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Obama brings home a mixed bag from Europe

The president heard a lot of nice words from European leaders, but he got few solid commitments.

April 07, 2009

As President Obama toured Europe and Turkey in recent days, he dazzled leaders and audiences with his rhetorical gifts and began the long process of restoring the United States' badly damaged prestige. To Europeans still smarting from Bush administration ultimatums, Obama was conciliatory, even humble. "We exercise our leadership best when we are listening ... when we lead by example, when we show some element of humility," he said. To overcome a legacy of unilateralism, Obama stressed the need for "partnerships" at various multilateral venues -- a summit of G-20 economic leaders, a 60th-anniversary celebration of NATO and a meeting of European Union leaders. And yet he returns home with a mixed bag of results: applause and admiration but few commitments from allies wary of U.S. power and bluster.

The president accomplished less than he had hoped. The Group of 20 leaders agreed to funnel more money into the International Monetary Fund for struggling nations, but France and Germany resisted U.S. urging to increase domestic government spending in order to stimulate the economy. Supportive of U.S. efforts to close the Guantanamo Bay detention center, France nonetheless offered to take a grand total of one Algerian prisoner off Obama's hands.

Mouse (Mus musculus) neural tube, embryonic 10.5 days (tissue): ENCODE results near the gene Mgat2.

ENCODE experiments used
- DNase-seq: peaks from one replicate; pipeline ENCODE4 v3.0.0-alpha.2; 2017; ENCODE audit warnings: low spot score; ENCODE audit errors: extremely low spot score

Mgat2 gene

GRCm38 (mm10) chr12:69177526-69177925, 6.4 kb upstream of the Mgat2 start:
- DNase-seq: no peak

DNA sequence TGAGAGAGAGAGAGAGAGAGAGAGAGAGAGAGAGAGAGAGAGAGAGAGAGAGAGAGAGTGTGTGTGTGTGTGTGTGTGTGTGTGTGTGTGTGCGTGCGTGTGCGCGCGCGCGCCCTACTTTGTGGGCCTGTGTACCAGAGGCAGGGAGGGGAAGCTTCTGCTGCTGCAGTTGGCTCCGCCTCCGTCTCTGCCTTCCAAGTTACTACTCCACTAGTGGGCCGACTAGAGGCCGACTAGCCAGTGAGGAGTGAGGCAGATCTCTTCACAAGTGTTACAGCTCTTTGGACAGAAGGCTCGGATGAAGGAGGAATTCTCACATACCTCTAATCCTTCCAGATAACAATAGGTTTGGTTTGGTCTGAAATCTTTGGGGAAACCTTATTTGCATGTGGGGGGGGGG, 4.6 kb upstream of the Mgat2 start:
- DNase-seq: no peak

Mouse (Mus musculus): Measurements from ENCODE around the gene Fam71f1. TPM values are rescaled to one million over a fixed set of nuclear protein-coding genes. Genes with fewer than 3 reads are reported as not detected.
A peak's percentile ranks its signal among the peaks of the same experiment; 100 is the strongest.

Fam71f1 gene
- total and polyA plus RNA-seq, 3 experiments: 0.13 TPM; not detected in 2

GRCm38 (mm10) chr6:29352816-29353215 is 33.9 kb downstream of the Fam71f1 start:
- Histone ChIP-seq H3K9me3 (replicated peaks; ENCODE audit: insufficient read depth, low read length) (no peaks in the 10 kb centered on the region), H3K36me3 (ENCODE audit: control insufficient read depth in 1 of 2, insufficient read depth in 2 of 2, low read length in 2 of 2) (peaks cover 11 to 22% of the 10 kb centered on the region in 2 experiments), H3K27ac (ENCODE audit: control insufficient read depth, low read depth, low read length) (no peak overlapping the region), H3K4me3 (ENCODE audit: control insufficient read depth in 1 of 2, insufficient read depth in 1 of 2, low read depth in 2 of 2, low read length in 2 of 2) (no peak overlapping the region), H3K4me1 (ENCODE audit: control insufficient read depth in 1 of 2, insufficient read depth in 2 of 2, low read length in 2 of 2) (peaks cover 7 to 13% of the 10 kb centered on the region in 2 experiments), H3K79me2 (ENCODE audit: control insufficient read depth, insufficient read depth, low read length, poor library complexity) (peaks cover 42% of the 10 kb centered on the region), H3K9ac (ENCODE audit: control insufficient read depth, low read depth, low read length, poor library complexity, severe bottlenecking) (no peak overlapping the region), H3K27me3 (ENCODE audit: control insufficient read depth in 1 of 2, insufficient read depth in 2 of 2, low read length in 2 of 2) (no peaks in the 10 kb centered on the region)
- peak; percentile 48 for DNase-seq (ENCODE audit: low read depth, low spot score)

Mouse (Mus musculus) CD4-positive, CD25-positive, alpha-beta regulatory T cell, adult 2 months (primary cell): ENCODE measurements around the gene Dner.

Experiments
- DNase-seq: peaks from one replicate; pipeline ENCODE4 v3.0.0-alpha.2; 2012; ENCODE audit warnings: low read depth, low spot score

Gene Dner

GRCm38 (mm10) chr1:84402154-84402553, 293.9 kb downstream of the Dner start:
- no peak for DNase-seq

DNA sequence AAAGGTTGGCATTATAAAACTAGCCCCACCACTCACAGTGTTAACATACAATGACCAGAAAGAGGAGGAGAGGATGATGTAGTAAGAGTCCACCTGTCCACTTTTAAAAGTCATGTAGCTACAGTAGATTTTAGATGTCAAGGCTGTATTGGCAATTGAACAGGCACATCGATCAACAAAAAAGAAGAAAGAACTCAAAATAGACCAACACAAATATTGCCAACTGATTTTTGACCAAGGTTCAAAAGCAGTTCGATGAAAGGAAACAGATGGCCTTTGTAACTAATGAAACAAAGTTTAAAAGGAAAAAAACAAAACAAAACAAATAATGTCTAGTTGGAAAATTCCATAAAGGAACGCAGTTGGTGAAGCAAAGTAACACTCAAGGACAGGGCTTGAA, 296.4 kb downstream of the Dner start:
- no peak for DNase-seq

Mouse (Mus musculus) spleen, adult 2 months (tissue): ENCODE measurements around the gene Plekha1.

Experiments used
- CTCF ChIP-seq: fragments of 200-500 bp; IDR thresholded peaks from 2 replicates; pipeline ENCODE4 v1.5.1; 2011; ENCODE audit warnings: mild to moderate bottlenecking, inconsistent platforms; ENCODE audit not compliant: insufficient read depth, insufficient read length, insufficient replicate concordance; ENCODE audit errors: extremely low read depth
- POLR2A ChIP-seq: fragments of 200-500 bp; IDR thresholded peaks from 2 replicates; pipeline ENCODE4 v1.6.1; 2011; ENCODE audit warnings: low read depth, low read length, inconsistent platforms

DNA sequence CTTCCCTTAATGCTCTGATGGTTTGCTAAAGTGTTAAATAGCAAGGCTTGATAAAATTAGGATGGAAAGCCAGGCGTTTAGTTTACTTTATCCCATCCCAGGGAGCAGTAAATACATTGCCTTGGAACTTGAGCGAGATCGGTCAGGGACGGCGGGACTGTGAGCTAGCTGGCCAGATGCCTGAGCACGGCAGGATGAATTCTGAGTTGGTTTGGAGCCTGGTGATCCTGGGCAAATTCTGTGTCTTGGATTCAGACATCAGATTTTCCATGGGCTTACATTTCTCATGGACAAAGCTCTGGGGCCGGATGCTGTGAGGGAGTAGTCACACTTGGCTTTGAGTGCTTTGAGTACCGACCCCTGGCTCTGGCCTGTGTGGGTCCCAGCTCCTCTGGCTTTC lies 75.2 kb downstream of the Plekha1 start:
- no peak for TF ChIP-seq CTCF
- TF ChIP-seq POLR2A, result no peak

The Europeans praised Obama's new military-civilian strategy for Afghanistan. Nice words. But although Europe has been the target of several attacks by Al Qaeda-linked groups, the allies still largely regard this as an American war. France ruled out sending combat troops, and Germany was noncommittal. NATO offered about 5,000 additional troops and $100 million to train the Afghan army, but not the combat force Obama had sought.

In another clash of oratory and reality, Obama's pledge in Prague to stop the spread of nuclear weapons ran smack into a North Korean long-range missile launch. Friendly talks with Chinese and Russian leaders did not persuade them to join in a strong condemnation of North Korea's reckless provocation.

Words matter, and the respect that Obama engendered on this trip is key to reclaiming U.S. global leadership. Obama even exercised that leadership when he gently scolded Europeans for espousing what he called casual but insidious anti-Americanism. He urged them to acknowledge "the fundamental truth that America cannot confront the challenges of this century alone, but that Europe cannot confront them without America." Obama's challenge is to transform that partnership into concrete support from the Europeans, who must rise to the occasion and no longer blame President Bush's unilateralism for their unwillingness to help.

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